Disempowered: the universal experience of feeling deflated or defeated. 

So what is this blog, anyway? 
Disempowered.what? 
Why click on that? 
More negativity? 

Nope.

Here is our answer:
Feeling ‘disempowered’ is inevitable. 
It is human.
We resist it when it happens.
It is what we are taught to do with unpleasant experiences.  

How do you resist your disempowerment?

Isolate?
Facebook?
TV?
Ice cream?
Smartphone?
Self-Blame?

The problem:

What we resist persists.
We need to process through the unpleasant.
Or it festers.
Tensions mount.
We become angry. Resentful.
Or numb. 
Or whiney. 

Owning our disempowerment:

It’s not:
whining.
complaining.
venting.

It is honest.
It is human.
It builds connection.
It helps us feel better. 

An example: 
Ordering the wrong entrée at a nice restaurant. 
We’ve all been there.
It is disempowering. 
Our expectations are crushed.
We’re paying good money for something we don’t like.
We did it to ourselves. 
We have the added pleasure of sitting next to others who are reaping the rewards of superior choices. 
We begin to imagine that others are more in touch with what they truly want. 
They are superior beings who intuited the inferiority of the dish we chose. 

The default way of responding:
Self-blame.
Anger towards the restaurant.
Envy of others.
Grin and bear it.
Appear indifferent.
Act like a brat.

Sulk.
Choose your favorite.

Try this instead:
Own it.
Share it. 
Say, “I feel disempowered by my entrée selection.” 
This acknowledges reality.
(Everyone at the table knew you were disappointed anyway.)
It brings attention to a feeling.
It is honest.
It allows you to feel connected to others.
Others who have been in the same boat.

Add a dash of levity:
“How did I manage to choose the one thing I didn’t want at all?”
Be playful.
Have fun with it.

This helps you feel connected to the group again.
Instead of the being the checked-out guy picking at his food.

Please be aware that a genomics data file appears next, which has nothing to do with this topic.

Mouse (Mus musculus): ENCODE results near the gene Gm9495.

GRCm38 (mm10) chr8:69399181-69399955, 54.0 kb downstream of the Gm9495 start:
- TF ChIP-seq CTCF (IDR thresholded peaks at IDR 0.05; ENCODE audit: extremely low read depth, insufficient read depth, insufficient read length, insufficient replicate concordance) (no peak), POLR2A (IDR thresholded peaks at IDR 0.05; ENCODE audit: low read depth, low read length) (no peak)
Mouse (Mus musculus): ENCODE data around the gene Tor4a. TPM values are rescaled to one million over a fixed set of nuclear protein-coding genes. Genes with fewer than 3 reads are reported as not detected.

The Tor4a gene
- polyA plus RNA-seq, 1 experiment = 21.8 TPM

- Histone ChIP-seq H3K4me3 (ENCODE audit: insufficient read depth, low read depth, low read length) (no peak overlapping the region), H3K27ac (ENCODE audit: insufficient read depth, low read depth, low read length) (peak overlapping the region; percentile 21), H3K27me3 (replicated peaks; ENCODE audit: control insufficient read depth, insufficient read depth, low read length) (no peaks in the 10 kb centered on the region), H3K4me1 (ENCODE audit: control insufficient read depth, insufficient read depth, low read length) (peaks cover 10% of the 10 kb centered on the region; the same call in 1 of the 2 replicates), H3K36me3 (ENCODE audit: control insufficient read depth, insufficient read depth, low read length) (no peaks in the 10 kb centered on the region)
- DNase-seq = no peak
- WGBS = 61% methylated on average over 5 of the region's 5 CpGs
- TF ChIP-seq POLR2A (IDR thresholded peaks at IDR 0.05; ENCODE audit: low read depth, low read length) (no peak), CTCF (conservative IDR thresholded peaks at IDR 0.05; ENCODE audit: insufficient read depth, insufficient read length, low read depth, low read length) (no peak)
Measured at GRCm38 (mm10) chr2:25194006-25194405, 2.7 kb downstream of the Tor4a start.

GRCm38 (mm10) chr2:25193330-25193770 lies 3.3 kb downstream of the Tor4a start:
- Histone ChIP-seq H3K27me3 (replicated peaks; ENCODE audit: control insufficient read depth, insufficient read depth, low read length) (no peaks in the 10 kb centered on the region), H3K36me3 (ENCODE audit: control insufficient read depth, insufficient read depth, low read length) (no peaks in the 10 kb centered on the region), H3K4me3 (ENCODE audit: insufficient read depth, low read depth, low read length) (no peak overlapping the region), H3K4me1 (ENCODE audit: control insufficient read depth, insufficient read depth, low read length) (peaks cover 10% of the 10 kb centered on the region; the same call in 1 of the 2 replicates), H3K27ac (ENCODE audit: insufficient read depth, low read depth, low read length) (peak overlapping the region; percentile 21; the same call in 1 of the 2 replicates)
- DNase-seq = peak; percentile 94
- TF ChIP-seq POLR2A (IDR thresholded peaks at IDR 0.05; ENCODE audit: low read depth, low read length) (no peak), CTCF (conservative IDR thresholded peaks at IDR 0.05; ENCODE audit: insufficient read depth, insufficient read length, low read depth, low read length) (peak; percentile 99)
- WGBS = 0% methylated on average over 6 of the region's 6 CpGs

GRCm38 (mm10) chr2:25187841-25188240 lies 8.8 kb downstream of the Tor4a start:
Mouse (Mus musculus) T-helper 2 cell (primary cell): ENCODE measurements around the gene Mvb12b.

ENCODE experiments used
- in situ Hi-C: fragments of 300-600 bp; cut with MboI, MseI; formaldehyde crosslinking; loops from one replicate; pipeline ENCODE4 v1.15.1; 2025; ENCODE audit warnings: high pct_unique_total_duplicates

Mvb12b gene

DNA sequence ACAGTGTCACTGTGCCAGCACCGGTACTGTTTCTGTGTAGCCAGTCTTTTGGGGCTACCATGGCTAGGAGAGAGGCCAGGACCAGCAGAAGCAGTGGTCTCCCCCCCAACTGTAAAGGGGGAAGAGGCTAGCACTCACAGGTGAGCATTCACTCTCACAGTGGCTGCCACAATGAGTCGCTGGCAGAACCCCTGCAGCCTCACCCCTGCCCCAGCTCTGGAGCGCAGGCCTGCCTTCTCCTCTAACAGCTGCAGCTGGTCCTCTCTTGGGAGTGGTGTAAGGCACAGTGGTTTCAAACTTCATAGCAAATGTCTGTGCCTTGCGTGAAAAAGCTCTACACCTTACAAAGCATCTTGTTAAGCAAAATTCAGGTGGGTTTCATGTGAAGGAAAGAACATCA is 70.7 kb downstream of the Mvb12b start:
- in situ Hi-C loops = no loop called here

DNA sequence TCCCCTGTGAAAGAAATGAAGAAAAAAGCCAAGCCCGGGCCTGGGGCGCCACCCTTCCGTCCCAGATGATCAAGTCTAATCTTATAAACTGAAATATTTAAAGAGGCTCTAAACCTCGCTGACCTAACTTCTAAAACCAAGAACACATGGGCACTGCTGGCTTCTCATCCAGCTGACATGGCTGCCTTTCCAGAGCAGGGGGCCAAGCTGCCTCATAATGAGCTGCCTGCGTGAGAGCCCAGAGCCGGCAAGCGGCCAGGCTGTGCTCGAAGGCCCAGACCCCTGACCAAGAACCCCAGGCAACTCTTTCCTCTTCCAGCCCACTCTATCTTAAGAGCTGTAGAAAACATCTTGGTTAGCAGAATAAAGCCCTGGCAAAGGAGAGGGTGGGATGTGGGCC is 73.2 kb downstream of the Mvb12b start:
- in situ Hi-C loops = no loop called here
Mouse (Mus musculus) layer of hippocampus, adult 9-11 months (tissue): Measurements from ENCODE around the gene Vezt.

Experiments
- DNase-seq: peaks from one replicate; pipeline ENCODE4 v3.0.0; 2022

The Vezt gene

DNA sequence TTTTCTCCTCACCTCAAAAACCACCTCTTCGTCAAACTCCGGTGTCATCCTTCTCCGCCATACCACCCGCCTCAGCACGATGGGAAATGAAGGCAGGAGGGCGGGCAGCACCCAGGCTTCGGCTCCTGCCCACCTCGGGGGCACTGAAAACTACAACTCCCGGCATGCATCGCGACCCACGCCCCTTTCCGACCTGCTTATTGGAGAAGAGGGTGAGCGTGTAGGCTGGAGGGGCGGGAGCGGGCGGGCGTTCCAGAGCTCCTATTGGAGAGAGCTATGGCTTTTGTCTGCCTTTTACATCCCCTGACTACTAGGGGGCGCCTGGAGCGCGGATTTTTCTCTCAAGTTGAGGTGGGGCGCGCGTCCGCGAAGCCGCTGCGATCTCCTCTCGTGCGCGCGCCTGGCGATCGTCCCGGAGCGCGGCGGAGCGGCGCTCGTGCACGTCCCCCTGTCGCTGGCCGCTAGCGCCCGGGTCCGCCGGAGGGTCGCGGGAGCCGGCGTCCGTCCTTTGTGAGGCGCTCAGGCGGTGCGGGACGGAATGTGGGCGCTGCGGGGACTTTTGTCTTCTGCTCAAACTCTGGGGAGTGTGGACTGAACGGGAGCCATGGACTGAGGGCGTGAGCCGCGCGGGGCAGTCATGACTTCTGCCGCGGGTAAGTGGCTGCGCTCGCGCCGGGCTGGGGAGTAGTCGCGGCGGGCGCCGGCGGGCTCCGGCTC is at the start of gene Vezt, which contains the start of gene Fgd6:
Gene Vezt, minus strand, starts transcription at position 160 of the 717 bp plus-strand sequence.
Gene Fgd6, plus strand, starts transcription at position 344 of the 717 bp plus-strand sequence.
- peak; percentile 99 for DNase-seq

Killing the vibe at the table.

Now more levity, perhaps: 
“If I can’t be counted on to know what I want to eat, what can I be trusted with, really?” 
Laugh at yourself.
People respond to honesty and playfulness.
Your friends will appreciate this.

The moral of the story: 
We can’t always get what we want.
That’s inevitable.
And beautifully human.
So own it.
Don’t try to front.
Let others know you here.
Let empathy work its magic.
Vulnerability builds closeness. 

Bitching and moaning:
Not vulnerable

Victim/Entitled:
Pushes people away

Share your innocent desire for things to go well.
Now, share how it actually went.
Reveal yourself.
This heals you and them.
Now they get to be more human too.

Let’s drop the façade.
And start being in reality together.
Be forthcoming with our sweet desires.
And the innumerable ways we are thwarted.
Join the Revolution. 

“I feel disempowered.”
Maybe just slump your head forward a bit.
Really let yourself have it. 
Take in the universality of the experience you are having.
So human. 
Share it. 
Breath it in.
A smile might even come over your lips.
Feeling disempowered suddenly is not so bad.
It’s kind of sweet, actually. 

Or…
Logon to disempowered.com.
Share your experience with us. 
We get it. 
Even if no one else does. 
They will, eventually. 
Until then, this blog is all we’ve got. 
But they can only fight reality for so long. 

Fighting reality hurts.  

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